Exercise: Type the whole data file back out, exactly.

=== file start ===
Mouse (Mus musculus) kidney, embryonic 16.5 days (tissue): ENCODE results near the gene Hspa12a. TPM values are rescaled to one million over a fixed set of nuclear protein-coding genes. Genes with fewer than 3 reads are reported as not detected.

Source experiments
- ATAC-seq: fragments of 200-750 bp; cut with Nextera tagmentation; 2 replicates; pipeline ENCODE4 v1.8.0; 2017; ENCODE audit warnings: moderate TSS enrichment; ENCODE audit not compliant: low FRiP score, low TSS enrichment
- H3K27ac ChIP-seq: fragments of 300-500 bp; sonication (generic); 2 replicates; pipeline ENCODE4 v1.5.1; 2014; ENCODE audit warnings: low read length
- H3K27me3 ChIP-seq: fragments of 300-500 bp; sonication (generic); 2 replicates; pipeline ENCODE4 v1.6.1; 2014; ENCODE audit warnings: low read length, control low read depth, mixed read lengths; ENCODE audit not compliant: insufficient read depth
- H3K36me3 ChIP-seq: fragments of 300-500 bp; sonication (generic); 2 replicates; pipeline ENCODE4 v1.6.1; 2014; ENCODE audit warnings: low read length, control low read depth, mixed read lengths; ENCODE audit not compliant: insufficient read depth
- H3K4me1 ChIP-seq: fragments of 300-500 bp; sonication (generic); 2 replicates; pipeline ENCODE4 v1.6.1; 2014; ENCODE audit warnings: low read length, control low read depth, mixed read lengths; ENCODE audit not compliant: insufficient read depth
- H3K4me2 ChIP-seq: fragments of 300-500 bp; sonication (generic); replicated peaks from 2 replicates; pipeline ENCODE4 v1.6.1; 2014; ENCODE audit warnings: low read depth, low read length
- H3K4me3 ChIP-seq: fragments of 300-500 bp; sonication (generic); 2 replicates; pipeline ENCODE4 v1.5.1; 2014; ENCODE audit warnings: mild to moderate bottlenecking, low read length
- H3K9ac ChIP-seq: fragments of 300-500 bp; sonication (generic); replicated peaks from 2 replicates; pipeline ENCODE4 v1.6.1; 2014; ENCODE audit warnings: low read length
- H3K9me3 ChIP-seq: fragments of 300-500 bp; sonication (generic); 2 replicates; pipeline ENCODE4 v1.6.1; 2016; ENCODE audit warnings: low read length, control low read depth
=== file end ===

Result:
Mouse (Mus musculus) kidney, embryonic 16.5 days (tissue): ENCODE results near the gene Hspa12a. TPM values are rescaled to one million over a fixed set of nuclear protein-coding genes. Genes with fewer than 3 reads are reported as not detected.

Source experiments
- ATAC-seq: fragments of 200-750 bp; cut with Nextera tagmentation; 2 replicates; pipeline ENCODE4 v1.8.0; 2017; ENCODE audit warnings: moderate TSS enrichment; ENCODE audit not compliant: low FRiP score, low TSS enrichment
- H3K27ac ChIP-seq: fragments of 300-500 bp; sonication (generic); 2 replicates; pipeline ENCODE4 v1.5.1; 2014; ENCODE audit warnings: low read length
- H3K27me3 ChIP-seq: fragments of 300-500 bp; sonication (generic); 2 replicates; pipeline ENCODE4 v1.6.1; 2014; ENCODE audit warnings: low read length, control low read depth, mixed read lengths; ENCODE audit not compliant: insufficient read depth
- H3K36me3 ChIP-seq: fragments of 300-500 bp; sonication (generic); 2 replicates; pipeline ENCODE4 v1.6.1; 2014; ENCODE audit warnings: low read length, control low read depth, mixed read lengths; ENCODE audit not compliant: insufficient read depth
- H3K4me1 ChIP-seq: fragments of 300-500 bp; sonication (generic); 2 replicates; pipeline ENCODE4 v1.6.1; 2014; ENCODE audit warnings: low read length, control low read depth, mixed read lengths; ENCODE audit not compliant: insufficient read depth
- H3K4me2 ChIP-seq: fragments of 300-500 bp; sonication (generic); replicated peaks from 2 replicates; pipeline ENCODE4 v1.6.1; 2014; ENCODE audit warnings: low read depth, low read length
- H3K4me3 ChIP-seq: fragments of 300-500 bp; sonication (generic); 2 replicates; pipeline ENCODE4 v1.5.1; 2014; ENCODE audit warnings: mild to moderate bottlenecking, low read length
- H3K9ac ChIP-seq: fragments of 300-500 bp; sonication (generic); replicated peaks from 2 replicates; pipeline ENCODE4 v1.6.1; 2014; ENCODE audit warnings: low read length
- H3K9me3 ChIP-seq: fragments of 300-500 bp; sonication (generic); 2 replicates; pipeline ENCODE4 v1.6.1; 2016; ENCODE audit warnings: low read length, control low read depth